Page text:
TMI (too much information) used to be the case when someone, casually over lunch, disclosed their recent struggle with a rectal itch. Now, however, we have truly moved beyond the Information Age to the Too Much Information Age. Sometimes too much information at our disposal can fuel obsessions and make you suffer!
How does this happen? Let’s look at a few examples.
It used to be that many relationships in our lives had a beginning, middle, and an end. The end of a romantic relationship, for example, typically involved a severing of that relationship—painful, but done. Closure could be achieved following a length of healthy grieving. Today, however, relationships often don’t end. You may no longer be sleeping with your ex, but there’s a good chance (at least among today’s tech-oriented young adults) that he or she is still your Facebook friend. You may still receive occasional texts, pokes, tweets, or e-mails. You continue to see their lives played out via photos and videos placed on their Facebook page.
Not only does this make it difficult to move on, but some people become obsessed with checking online information about their ex. They may then come to idealize that past relationship, which may jeopardize their happiness in their current non-idealized relationship. Fantasies of reconciliation can be further fueled by reading too much into their ex’s online gestures (Just what did that ;0 mean?).
Some people take this to an extreme and begin “Cyber-Snooping” on their ex. This may involve spending hours a day analyzing every detail of their online information, trying in vain to find certainty about whether their ex is open to taking them back or trying to find out as much as they can about their ex’s current romantic pursuits. This can go on for months or years and makes the person with the obsession miserable with uncertainty. Some will know their ex’s website logins and passwords, (note- after break-ups it is important to change these) and will also check their bank and credit card statements, phone records, and much more.
Maybe it is okay for relationships to end. Maybe we don’t need to keep ex’s as online friends, followers, and so on. Do they really need to be on the receiving end of that group tweet? So—let them go, grieve your loss, and change your passwords. It may be more painful at first, but in the long run you can reinvest your emotional energy in a new relationship.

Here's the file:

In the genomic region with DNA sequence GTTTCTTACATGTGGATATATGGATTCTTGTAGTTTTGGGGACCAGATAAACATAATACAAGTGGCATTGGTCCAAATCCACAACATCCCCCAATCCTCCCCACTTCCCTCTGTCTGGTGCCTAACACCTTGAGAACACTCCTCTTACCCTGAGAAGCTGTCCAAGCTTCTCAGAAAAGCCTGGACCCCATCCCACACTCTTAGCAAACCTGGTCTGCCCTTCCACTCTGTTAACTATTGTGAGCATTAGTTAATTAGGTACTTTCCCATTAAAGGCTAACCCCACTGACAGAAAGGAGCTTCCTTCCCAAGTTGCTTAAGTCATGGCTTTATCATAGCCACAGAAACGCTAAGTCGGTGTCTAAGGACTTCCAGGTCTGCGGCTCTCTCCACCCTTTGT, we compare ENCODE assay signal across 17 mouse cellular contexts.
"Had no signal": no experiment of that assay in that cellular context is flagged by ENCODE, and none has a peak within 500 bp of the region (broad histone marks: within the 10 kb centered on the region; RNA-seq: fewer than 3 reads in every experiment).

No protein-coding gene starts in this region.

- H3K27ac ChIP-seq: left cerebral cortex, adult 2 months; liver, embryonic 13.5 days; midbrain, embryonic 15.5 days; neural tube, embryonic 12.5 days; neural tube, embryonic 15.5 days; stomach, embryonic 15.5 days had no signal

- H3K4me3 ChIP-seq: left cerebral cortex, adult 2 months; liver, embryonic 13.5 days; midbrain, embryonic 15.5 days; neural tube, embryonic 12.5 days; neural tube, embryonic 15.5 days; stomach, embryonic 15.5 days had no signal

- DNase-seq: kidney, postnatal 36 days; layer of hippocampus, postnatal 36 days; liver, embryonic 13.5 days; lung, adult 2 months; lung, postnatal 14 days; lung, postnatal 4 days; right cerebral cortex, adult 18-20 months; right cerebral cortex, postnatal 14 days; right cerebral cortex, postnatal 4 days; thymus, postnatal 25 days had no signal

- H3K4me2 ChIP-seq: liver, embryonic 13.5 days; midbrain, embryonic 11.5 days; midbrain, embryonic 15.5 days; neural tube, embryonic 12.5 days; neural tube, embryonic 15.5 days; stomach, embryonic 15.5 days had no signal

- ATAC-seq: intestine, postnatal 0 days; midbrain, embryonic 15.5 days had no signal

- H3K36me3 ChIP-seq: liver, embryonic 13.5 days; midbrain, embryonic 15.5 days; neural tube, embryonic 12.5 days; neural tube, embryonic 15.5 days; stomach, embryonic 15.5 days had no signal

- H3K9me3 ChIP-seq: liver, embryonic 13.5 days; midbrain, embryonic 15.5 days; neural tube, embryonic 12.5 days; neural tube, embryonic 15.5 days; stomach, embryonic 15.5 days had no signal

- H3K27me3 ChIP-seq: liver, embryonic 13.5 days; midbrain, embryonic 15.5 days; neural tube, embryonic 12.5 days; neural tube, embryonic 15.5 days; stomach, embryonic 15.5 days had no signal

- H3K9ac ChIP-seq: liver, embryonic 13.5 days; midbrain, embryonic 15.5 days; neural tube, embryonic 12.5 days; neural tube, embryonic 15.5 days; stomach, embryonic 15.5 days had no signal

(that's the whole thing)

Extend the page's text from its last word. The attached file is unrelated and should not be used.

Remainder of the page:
For people with health anxiety, the internet is often a source of torture. They search desperately for some piece of information that will convince them that they are not suffering from a catastrophic illness. However, they can never get 100% certainty—and Anxiety demands nothing less than that. They go from website to forum, to listserv, to chat room, to website. Perhaps they find a hopeful shred of information here and there and feel some fleeting relief. It doesn’t last long, however, and soon they are back to the web, desperate for their next reassurance fix. The more they check for certainty, the more uncertain they remain. More than one client of mine has described it as “hell on earth”.
Perfectionists are drawn to the internet by the hope that they can achieve perfection if they can just get enough information. If they are going to buy a TV or purchase airline tickets, they might spend hour upon hour for months trying to ensure they are getting the perfect product at the perfect price. This is a hopeless attempt at achieving certainty. Other people may spend hours researching information just for the sake of NEEDING TO KNOW. It can be upsetting to them to have imperfect knowledge or an unanswered question. The problem is that we can’t know everything and we can’t know anything perfectly—no matter how much we try. Perfectionists are often chronic contemplators, wanting to make a decision, but since they cannot be guaranteed that they will make the perfect choice they put off making the decision in favor of more and more internet “research.”
Porn in the internet age is popular—no doubt. For some, however, the never ending stream of novel sexual stimuli begins to eat more and more time out of their daily life. This can create an “addiction” to novelty. I read somewhere recently (sorry I do not recall the source) that this is like having “sexual A.D.D.” In other words, nothing sexual can hold their attention very long. This can keep them coming back for more, newer, and more novel pictures or videos. The cost is that monogamy to them really becomes synonymous with monotony. How could one person (or a hundred for that matter) possible compete with an endless stream of novelty? It is not uncommon for people to lose sexual desire for their partners altogether.
The internet can be a wonderful thing, but has the potential to foster obsessive and anxious rumination. The research into the consequences of this is in its infancy, but therapists are seeing increasing instances of cyber-obsessions. Treatment involves learning to use the internet in ways that are adaptive and not destructive.
Eric Goodman, Ph.D.